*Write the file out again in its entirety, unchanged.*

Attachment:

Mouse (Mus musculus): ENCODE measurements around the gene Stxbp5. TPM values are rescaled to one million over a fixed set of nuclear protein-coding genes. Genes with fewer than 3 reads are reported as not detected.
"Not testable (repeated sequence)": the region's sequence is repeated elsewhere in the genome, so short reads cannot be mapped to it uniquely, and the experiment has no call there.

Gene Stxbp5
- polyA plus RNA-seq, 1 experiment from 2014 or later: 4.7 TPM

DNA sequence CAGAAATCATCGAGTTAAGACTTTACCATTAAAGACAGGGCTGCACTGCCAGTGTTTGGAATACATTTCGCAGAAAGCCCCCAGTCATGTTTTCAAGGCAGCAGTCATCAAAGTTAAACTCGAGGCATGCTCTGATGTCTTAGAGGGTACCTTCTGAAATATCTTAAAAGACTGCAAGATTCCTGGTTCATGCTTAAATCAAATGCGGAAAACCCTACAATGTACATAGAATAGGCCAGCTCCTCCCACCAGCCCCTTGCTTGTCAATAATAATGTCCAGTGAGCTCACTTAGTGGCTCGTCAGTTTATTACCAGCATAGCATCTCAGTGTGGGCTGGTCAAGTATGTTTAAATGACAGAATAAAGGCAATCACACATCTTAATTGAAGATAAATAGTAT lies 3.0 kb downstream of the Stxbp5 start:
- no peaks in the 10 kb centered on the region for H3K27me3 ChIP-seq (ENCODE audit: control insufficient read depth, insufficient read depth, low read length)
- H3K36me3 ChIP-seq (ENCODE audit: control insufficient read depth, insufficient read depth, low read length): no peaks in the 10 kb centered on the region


Mouse (Mus musculus): ENCODE measurements around the gene Stxbp5. TPM values are rescaled to one million over a fixed set of nuclear protein-coding genes. Genes with fewer than 3 reads are reported as not detected.
"Not testable (repeated sequence)": the region's sequence is repeated elsewhere in the genome, so short reads cannot be mapped to it uniquely, and the experiment has no call there.

Gene Stxbp5
- polyA plus RNA-seq, 1 experiment from 2014 or later: 4.7 TPM

DNA sequence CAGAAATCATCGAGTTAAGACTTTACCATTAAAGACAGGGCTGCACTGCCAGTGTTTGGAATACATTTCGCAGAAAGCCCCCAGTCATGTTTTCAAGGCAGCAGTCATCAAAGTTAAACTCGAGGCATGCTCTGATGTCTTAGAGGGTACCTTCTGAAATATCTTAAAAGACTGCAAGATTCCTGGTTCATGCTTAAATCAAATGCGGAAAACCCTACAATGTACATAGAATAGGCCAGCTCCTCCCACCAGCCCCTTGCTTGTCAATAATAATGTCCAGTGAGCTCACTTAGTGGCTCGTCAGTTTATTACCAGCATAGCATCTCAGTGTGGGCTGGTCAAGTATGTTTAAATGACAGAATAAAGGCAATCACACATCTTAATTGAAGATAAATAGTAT lies 3.0 kb downstream of the Stxbp5 start:
- no peaks in the 10 kb centered on the region for H3K27me3 ChIP-seq (ENCODE audit: control insufficient read depth, insufficient read depth, low read length)
- H3K36me3 ChIP-seq (ENCODE audit: control insufficient read depth, insufficient read depth, low read length): no peaks in the 10 kb centered on the region